on time management + the best-laid schemes

“Am I being led by love or pushed by fear?” – Emily P. Freeman

With the help of my Lara Casey / Cultivate What Matters Powersheets, I have been identifying big goals and little goals every month to help make sure I’m answering that question right.

While it’s good to see a framework of how I want my month to look and what I want to accomplish, if we’re honest, my to-dos have been pushed to the next month more often than not. One of the reasons is because we’re just getting into a good school rhythm around here. (Yes, I realize that it’s November!)

So one of my November goals was to design and implement a massive overhaul of my daily routine, which I did the first day of the month…

…and promptly went down with high fever and strep throat that picked off one family member at a time. Good perspective building from the get-go, I tell you 🙂

Please bear in mind that I will never abide by a hard-and-fast schedule. If one of my friends is having a day and suggests setting our minions loose at Chick Fil A for an hour or two, who am I to argue? If my toddler didn’t sleep well and needs to take an earlier nap? Picking up dish soap and chicken cutlets can wait.

It’s more of an evaluation of:

  • What will help me and the people I’m in charge of grow and move forward this month?
  • What’s been slipping through the cracks too much lately?
  • What excess and unnecessary can I remove?
  • Where is there white space in my days that can make the important things happen?

Would you believe me if I told you I’m NOT a natural planner? It’s true. My mind is actually quite the hot mess of need cilantro and schedule dentist appointment and maybe this could happen in chapter 2? at any given time. I didn’t start setting goals or keeping a planner until college when I had three jobs, 18 credit hours, intramural sports, a really fun friend group, and a very real, very intense fear of missing out. It was kind of necessary.

The truth is: If I don’t make a list or give myself a big-picture, I spend a lot of time procrastinating or overthinking what needs to be done next. That’s my human nature and the tendency I’ve learned to adapt. 

But as much as I believe in managing the work, the chores, the appointments, and tasks, I think it’s equally important to create margin for rest and play. That doesn’t come naturally to me, either. I tend to feel guilty and stressed about taking time to rest and play when there are things I need to be getting done. What I’ve learned at the ripe age of 32, though? Guilt and stress only breed burnout and indecision. And I am actually less likely to move and make progress when I’m frozen in burnout and indecision. It’s kind of like starting off too fast in a race and finishing more slowly than you would have at a manageable pace. Or getting a speeding ticket and arriving late to your destination anyway.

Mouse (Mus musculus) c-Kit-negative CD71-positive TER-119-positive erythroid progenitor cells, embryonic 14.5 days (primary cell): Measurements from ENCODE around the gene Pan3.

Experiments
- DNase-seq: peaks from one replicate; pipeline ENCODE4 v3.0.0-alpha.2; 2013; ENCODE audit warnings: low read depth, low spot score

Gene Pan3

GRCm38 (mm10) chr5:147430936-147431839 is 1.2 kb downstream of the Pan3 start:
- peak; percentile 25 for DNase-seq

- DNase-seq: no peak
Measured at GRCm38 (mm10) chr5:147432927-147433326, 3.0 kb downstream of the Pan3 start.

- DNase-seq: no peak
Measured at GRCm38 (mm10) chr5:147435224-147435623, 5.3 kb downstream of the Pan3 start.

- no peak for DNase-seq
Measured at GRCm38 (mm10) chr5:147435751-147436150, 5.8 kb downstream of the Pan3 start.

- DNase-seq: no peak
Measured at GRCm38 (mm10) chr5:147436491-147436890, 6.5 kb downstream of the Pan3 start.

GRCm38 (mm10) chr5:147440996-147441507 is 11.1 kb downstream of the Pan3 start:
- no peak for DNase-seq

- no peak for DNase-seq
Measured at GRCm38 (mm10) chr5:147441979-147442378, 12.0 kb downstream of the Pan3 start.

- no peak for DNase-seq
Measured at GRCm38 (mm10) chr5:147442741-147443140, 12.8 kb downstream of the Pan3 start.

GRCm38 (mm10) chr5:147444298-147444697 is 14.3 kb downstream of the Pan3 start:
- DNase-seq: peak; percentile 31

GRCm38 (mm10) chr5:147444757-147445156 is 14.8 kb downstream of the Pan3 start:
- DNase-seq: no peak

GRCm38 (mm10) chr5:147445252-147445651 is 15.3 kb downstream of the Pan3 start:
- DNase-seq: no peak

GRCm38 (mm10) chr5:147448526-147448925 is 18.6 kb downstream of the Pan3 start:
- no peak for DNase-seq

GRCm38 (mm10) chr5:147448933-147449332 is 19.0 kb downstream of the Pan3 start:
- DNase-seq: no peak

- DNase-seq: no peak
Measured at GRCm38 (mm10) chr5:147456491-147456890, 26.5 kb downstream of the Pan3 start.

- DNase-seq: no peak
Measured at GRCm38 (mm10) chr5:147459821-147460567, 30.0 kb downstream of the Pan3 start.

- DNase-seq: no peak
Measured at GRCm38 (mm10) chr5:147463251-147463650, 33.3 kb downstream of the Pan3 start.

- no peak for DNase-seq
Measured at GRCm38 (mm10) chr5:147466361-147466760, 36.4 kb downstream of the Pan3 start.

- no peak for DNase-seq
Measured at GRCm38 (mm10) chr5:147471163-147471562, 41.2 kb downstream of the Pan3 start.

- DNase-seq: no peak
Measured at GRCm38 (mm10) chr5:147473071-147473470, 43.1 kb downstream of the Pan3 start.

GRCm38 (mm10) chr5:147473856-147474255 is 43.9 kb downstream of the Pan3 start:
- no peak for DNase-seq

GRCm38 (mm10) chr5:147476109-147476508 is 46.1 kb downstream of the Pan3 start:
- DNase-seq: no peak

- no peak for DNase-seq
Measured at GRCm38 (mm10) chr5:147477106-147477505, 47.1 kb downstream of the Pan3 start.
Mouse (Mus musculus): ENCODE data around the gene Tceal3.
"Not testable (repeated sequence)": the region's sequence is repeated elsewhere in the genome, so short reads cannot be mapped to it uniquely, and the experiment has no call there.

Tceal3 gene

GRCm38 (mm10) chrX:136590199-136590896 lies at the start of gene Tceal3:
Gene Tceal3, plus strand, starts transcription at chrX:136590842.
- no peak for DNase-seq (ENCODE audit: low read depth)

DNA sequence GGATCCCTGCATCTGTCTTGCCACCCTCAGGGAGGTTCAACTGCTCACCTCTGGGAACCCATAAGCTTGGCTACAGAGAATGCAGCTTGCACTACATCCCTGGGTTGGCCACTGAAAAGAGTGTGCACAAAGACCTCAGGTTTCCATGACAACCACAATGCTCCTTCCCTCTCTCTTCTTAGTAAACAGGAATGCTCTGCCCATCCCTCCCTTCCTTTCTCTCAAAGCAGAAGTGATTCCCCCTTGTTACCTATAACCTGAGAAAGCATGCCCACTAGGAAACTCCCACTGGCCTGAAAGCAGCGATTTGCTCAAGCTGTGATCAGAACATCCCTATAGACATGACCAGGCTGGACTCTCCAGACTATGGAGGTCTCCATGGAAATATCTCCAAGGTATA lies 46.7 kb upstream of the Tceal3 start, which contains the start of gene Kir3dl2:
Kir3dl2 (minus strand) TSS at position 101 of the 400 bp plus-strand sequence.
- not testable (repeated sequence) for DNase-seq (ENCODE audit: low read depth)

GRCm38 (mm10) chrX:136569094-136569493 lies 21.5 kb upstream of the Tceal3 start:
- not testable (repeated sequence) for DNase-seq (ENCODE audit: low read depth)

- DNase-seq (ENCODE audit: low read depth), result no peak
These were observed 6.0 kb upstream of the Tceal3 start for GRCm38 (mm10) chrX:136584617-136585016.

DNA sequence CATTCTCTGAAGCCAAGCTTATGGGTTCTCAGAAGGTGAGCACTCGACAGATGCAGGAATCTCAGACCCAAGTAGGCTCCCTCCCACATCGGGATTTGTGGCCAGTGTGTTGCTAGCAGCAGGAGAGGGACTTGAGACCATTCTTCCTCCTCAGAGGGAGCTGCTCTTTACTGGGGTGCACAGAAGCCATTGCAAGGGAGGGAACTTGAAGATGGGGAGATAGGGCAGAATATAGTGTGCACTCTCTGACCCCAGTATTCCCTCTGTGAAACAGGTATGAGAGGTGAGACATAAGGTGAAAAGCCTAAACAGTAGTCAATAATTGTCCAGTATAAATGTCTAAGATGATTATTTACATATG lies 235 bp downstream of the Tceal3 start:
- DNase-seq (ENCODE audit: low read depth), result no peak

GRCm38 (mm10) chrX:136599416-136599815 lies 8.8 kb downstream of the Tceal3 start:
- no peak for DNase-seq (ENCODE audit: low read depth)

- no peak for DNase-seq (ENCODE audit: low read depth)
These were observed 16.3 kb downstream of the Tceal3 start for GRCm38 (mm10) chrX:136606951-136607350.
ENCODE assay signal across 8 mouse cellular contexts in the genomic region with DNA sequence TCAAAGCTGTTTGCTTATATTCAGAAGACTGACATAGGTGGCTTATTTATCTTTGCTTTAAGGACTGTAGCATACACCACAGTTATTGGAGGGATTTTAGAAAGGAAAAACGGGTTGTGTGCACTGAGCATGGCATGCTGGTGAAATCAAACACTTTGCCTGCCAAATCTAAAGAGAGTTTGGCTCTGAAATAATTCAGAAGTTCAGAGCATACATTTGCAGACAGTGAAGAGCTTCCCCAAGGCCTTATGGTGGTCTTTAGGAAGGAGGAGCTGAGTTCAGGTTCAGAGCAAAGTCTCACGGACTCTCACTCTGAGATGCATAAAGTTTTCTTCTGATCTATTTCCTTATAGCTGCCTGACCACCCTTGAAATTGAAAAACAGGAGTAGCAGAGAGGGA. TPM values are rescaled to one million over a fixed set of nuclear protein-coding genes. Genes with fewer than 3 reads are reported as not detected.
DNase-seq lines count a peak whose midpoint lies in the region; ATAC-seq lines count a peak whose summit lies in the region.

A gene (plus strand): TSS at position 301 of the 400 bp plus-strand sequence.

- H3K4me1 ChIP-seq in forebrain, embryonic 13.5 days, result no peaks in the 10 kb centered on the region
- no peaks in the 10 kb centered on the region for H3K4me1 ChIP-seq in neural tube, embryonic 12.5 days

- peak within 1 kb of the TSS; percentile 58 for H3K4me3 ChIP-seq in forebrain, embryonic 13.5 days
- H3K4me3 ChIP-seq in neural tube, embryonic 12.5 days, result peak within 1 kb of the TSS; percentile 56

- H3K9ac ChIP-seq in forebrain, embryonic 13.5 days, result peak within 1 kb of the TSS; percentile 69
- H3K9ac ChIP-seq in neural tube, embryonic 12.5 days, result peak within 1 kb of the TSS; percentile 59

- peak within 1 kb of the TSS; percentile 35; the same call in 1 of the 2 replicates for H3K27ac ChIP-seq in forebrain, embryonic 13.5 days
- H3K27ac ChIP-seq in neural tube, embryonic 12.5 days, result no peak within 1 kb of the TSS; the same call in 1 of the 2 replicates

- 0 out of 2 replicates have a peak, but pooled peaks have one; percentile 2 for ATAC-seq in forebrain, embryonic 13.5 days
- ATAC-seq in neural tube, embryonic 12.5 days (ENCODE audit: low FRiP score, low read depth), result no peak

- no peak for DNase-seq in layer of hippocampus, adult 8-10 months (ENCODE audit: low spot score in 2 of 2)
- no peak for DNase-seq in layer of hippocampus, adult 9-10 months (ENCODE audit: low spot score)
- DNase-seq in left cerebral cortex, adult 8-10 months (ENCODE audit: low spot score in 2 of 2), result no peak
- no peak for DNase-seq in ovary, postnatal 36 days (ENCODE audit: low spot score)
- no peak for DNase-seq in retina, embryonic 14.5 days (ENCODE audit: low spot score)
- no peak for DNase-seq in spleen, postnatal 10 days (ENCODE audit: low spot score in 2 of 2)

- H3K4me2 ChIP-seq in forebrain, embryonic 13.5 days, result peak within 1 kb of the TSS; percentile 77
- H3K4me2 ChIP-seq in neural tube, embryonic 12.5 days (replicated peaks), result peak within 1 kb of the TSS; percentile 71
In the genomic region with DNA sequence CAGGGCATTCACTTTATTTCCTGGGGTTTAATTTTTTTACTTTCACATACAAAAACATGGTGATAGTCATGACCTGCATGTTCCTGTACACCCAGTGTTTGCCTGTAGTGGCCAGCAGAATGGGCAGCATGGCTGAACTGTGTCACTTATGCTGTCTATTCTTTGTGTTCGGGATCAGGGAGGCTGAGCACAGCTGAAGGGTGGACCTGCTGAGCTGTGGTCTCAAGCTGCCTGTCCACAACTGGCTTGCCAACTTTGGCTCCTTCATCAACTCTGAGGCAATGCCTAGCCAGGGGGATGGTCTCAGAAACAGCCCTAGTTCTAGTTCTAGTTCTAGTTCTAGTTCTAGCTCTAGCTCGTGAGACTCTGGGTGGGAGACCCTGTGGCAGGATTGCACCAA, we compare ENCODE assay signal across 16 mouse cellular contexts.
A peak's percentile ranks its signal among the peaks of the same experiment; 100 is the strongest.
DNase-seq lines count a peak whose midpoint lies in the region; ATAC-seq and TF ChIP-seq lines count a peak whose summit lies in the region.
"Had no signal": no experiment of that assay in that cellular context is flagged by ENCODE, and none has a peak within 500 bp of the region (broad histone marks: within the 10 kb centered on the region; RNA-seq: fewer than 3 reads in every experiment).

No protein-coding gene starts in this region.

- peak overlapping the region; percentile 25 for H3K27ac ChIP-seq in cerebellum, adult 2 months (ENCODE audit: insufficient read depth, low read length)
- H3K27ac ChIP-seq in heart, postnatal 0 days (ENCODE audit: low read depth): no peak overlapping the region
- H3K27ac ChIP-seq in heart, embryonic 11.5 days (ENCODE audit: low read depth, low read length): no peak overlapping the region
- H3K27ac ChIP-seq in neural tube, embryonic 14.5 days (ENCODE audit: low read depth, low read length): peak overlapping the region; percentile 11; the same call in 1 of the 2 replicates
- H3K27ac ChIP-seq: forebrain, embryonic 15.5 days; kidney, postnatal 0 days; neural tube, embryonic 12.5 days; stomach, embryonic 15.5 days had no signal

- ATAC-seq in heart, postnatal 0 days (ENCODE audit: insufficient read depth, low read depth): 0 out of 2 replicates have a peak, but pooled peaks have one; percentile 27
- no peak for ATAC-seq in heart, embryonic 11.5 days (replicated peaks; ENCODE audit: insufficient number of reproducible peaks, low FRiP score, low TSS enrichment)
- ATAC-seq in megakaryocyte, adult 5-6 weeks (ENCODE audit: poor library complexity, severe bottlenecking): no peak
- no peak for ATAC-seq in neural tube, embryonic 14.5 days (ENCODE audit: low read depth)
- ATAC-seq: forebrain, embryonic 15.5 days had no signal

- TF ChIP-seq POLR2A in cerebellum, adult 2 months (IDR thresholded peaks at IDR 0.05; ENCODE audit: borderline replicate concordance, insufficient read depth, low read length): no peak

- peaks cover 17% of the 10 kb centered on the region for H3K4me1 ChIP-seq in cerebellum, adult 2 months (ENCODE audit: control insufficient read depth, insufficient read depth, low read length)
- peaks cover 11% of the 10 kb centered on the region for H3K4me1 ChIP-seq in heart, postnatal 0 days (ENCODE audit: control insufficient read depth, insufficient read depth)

So this month, I’m focusing on revamping my routine, finishing projects that have been vacillating for months, being intentional about family time instead of multitasking, keeping a daily gratitude log on my Facebook for perspective, working ON my business instead of just working in it, and recharging well (with things that actually fill me up instead of just shutting down in front of Netflix).

Are you a natural planner? Have you revamped your routine lately?

One thought on “on time management + the best-laid schemes

  1. I’m gonna engage here – help others feel like the can too. 😉

    Not a natural planner at all, but since I love learning, I started picking up time management books and practices starting at age 14. I went to a seminar from the Franklin Day Planner company (back before they merged with and became Franklin-Covey of Stephen Covery-7 Habits fame) and listened to a gentleman talk all about how to prioritize the first things first. Since then I’ve been gathering productivity strategies, techniques, and lifehacks all over.

    For me, one of the most useful and formative was David Allen’s Getting Things Done, and specifically from it – 1) limit inboxes where possible and 2) think in terms of next actions.

    The other I can say after learning all these different methods – without doubt, the single biggest thing you can do to make the change stick is to have and truly engage in a weekly review.

    All the tools, techniques, and approaches are great for getting things out of your head and into a system, be it digital or paper so you can stop worrying. But the weekly review is where you get to select which things go back INTO your head so you can focus on them. Plan enough to get your head clear, but review once a week to get enough back into it.

    BTW, loving the colors!

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